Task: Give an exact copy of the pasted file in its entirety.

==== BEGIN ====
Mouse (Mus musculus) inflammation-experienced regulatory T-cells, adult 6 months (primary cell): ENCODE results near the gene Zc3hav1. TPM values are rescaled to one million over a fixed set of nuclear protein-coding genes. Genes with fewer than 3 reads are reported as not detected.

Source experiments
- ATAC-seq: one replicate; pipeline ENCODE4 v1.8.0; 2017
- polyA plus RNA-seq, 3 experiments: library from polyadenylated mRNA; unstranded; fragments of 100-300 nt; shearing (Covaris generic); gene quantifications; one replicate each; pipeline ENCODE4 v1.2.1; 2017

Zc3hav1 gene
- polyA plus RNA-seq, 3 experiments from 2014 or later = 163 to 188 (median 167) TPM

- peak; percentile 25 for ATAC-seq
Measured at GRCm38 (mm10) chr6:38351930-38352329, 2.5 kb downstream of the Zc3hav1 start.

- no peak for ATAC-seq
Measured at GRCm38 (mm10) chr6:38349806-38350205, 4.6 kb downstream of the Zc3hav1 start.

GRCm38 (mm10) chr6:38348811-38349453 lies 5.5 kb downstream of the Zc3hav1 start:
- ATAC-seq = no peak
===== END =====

Mouse (Mus musculus) inflammation-experienced regulatory T-cells, adult 6 months (primary cell): ENCODE results near the gene Zc3hav1. TPM values are rescaled to one million over a fixed set of nuclear protein-coding genes. Genes with fewer than 3 reads are reported as not detected.

Source experiments
- ATAC-seq: one replicate; pipeline ENCODE4 v1.8.0; 2017
- polyA plus RNA-seq, 3 experiments: library from polyadenylated mRNA; unstranded; fragments of 100-300 nt; shearing (Covaris generic); gene quantifications; one replicate each; pipeline ENCODE4 v1.2.1; 2017

Zc3hav1 gene
- polyA plus RNA-seq, 3 experiments from 2014 or later = 163 to 188 (median 167) TPM

- peak; percentile 25 for ATAC-seq
Measured at GRCm38 (mm10) chr6:38351930-38352329, 2.5 kb downstream of the Zc3hav1 start.

- no peak for ATAC-seq
Measured at GRCm38 (mm10) chr6:38349806-38350205, 4.6 kb downstream of the Zc3hav1 start.

GRCm38 (mm10) chr6:38348811-38349453 lies 5.5 kb downstream of the Zc3hav1 start:
- ATAC-seq = no peak